Defacement attacks are not common in the world; I found in few sources an average of 6700 defacements in the past year. Hence, I would like to share a tool that I developed in order to protect against these defacement attacks.
1. RFI (Remote File Inclusion) attack, which enables the attacker to include remote file on the web site.
2. Exploitation of file upload vulnerability that includes directory traversal.
3. SQL injection on systems that hold the dynamic data on database, e.g. CMS (Content Management Systems).
4. CSRF on administrative actions, e.g. commit edited changed in CMS.
How AntiDef works?
AntiDef compares two directory paths - the web application and its backup foder. Then, it performs hash (MD5 - we need performance) on each file in the folders and a final hash on all hashed files. The final hashes of the source and the destination are compared. If they are different, then defacement is found. In this case, only the defaced files are moved (by default) to pre-defined "Defaced" folder and then replaced by the backup legitimate files. Then "Defaced" folder includes the malicious files, a timestamp of the defacement and a log.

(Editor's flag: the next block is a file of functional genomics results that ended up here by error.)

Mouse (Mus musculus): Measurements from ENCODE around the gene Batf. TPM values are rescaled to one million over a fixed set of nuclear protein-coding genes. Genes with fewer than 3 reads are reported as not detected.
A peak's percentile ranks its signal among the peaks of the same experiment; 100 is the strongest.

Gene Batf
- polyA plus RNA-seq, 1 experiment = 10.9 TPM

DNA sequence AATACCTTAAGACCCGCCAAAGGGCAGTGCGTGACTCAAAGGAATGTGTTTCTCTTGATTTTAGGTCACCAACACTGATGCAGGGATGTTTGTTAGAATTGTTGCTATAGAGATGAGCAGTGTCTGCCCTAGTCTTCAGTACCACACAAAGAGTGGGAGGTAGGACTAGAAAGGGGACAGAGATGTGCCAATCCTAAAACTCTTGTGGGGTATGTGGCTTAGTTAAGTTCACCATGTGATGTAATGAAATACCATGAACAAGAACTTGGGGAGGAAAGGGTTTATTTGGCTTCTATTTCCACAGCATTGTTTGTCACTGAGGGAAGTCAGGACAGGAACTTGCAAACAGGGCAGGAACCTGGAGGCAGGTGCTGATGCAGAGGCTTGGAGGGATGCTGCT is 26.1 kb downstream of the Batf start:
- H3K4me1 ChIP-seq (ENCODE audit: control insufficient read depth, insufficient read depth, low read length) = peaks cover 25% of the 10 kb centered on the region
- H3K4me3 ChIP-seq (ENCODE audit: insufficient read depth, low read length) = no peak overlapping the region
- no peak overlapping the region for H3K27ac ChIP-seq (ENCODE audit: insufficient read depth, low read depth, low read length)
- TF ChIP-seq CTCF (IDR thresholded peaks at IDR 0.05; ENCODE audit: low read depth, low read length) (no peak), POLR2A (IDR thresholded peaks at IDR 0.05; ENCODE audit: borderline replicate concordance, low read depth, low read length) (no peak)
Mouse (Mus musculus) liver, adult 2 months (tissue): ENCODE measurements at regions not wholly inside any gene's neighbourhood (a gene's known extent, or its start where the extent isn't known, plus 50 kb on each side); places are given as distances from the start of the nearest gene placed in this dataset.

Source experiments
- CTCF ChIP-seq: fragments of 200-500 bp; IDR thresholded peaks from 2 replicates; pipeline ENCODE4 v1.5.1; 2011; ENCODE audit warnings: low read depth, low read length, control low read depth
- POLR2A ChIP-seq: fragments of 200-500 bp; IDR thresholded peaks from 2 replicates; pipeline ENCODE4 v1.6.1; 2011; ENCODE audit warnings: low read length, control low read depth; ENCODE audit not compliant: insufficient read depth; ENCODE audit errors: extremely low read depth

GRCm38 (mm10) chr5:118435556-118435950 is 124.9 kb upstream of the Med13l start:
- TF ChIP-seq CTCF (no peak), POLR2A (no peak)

AntiDef compares the two paths above every 60 seconds, but it can be defined differently.
The full manual is described by running the tool without parameters, i.e. java -jar AntiDef.jar
The tool written in java and it shared in SourceForge as a jar and as a source code. You can use it, open tickets, make it better etc. This tool has been written as "fast-and-dirty", but it works pretty good on files\folders only, meaning that database protection is not supported by this tool.